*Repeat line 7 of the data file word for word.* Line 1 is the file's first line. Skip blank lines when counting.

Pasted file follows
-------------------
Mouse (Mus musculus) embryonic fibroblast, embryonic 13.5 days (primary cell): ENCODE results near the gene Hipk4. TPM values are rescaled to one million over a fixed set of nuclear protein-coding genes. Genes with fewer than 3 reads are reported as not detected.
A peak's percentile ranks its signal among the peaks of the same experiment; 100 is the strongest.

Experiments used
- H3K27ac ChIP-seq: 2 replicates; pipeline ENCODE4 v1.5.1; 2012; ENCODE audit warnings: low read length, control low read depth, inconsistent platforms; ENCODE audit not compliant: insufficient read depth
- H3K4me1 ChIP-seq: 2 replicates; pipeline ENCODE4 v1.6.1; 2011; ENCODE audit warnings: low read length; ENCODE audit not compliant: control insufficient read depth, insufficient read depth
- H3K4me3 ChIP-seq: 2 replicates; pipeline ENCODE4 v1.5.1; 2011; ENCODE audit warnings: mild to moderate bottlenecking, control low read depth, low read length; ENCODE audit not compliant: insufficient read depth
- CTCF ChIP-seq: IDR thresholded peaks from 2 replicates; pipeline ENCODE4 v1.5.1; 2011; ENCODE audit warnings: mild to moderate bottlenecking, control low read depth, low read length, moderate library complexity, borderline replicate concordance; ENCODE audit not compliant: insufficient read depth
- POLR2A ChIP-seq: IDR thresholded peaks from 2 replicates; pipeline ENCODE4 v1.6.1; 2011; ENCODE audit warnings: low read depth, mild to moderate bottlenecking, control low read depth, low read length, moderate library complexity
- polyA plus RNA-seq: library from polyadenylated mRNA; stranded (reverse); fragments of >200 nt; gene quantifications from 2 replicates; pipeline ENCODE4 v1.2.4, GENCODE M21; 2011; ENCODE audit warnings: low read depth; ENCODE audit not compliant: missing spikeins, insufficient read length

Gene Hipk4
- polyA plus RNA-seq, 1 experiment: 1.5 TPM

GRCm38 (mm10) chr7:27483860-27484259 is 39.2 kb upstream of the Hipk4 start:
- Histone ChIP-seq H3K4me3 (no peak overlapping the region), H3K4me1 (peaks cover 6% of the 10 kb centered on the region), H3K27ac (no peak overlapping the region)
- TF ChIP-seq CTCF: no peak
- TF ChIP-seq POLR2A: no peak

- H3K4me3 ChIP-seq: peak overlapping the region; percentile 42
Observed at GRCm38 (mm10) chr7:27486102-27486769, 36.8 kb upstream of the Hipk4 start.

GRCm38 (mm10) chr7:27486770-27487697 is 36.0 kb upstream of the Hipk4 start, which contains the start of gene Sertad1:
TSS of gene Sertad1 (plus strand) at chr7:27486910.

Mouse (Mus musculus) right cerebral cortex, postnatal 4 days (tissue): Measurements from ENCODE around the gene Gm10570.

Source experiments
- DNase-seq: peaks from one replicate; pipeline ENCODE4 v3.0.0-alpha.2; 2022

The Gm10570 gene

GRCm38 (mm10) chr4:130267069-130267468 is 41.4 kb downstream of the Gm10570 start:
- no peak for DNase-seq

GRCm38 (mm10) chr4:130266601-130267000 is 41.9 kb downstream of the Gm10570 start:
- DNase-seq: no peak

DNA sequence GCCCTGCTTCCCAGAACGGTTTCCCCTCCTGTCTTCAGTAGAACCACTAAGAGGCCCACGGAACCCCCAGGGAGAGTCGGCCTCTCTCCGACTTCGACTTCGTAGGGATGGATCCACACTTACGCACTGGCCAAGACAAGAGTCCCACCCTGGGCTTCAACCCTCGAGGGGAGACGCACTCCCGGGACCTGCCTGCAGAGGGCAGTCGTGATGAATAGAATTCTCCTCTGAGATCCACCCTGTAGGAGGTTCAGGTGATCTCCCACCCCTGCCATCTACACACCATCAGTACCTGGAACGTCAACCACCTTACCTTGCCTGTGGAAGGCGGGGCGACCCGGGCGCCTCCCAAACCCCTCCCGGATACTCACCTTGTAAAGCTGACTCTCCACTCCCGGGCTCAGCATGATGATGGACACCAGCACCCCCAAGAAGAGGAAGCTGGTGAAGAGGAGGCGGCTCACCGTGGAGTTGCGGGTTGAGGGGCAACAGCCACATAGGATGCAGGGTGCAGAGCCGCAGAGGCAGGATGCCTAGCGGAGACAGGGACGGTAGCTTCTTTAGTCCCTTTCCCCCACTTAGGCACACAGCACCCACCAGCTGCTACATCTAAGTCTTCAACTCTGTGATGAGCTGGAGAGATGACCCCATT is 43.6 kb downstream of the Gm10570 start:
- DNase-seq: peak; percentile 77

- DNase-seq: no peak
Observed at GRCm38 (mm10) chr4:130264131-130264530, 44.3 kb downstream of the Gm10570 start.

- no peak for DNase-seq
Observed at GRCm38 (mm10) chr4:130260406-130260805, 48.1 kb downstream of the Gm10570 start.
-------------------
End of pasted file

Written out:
- CTCF ChIP-seq: IDR thresholded peaks from 2 replicates; pipeline ENCODE4 v1.5.1; 2011; ENCODE audit warnings: mild to moderate bottlenecking, control low read depth, low read length, moderate library complexity, borderline replicate concordance; ENCODE audit not compliant: insufficient read depth